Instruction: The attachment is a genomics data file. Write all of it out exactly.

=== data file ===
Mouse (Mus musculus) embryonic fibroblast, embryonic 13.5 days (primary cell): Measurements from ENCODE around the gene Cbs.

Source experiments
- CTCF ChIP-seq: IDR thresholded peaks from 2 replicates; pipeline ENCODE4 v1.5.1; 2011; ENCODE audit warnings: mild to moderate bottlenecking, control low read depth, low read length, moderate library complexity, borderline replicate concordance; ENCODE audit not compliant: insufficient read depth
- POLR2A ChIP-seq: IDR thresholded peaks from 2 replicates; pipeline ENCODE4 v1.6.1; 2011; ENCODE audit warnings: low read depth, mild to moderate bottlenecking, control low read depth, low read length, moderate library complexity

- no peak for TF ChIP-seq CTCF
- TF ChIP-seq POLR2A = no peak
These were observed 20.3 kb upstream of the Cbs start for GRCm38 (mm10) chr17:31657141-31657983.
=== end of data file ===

Mouse (Mus musculus) embryonic fibroblast, embryonic 13.5 days (primary cell): Measurements from ENCODE around the gene Cbs.

Source experiments
- CTCF ChIP-seq: IDR thresholded peaks from 2 replicates; pipeline ENCODE4 v1.5.1; 2011; ENCODE audit warnings: mild to moderate bottlenecking, control low read depth, low read length, moderate library complexity, borderline replicate concordance; ENCODE audit not compliant: insufficient read depth
- POLR2A ChIP-seq: IDR thresholded peaks from 2 replicates; pipeline ENCODE4 v1.6.1; 2011; ENCODE audit warnings: low read depth, mild to moderate bottlenecking, control low read depth, low read length, moderate library complexity

- no peak for TF ChIP-seq CTCF
- TF ChIP-seq POLR2A = no peak
These were observed 20.3 kb upstream of the Cbs start for GRCm38 (mm10) chr17:31657141-31657983.